Canada’s been an eventful race over the years. We’ve already mentioned the Wall of Champions race in 1999, but few moments seem more apt for this year’s Canadian Grand Prix than Robert Kubica’s huge smash in 2007.
The Polish driver hit the rear of Jarno Trulli’s car, launching it into the air and into a concrete wall at the side of the track. Three wheels, the front wing and other parts became detatched before the BMW Sauber bounced back across the track in front of other drivers, rolling upside-down before it came to rest against a barrier opposite.
Perhaps most shockingly given the state of the car after the crash, Kubica suffered relatively minor injuries. A sprained ankle and concussion meant he missed the next race in the USA, with reserve driver Sebastian Vettel making his F1 debut in Kubica’s place, prior to joining Toro Rosso later in the season.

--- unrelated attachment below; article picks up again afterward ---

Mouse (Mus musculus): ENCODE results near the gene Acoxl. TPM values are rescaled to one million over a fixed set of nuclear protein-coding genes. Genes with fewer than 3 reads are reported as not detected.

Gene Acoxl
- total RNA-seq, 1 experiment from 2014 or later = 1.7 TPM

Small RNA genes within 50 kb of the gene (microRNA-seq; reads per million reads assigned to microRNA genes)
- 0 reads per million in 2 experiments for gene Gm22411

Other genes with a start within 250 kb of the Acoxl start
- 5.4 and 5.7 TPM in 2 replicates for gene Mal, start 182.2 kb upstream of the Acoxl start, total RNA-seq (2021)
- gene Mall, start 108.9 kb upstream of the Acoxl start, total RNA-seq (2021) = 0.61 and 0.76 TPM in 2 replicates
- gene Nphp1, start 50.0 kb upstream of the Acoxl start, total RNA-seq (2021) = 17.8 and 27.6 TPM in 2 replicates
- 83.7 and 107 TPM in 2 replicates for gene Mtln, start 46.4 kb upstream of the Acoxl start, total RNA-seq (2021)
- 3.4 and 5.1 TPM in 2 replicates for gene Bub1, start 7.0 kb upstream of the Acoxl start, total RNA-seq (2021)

Kubica levelled the score with Circuit Gilles Villeneuve the following year though, securing his only win to date on his return to Canada in 2008. Canada is only the venue of Kubica’s only fastest lap, something he managed in 2010, which was his last outing at this track.
Statistics and form:
Since 2007, Hamilton and Vettel have secured all but one pole position in Canada, with Nico Rosberg in 2014 the only other driver to top the qualifying times since then. Hamilton has a chance to equal Michael Schumacher’s record of seven wins in Canada this weekend and extend his lead in the drivers championship, while Vettel will be aiming for Ferrari’s first win of the season. It’s a big weekend for both drivers.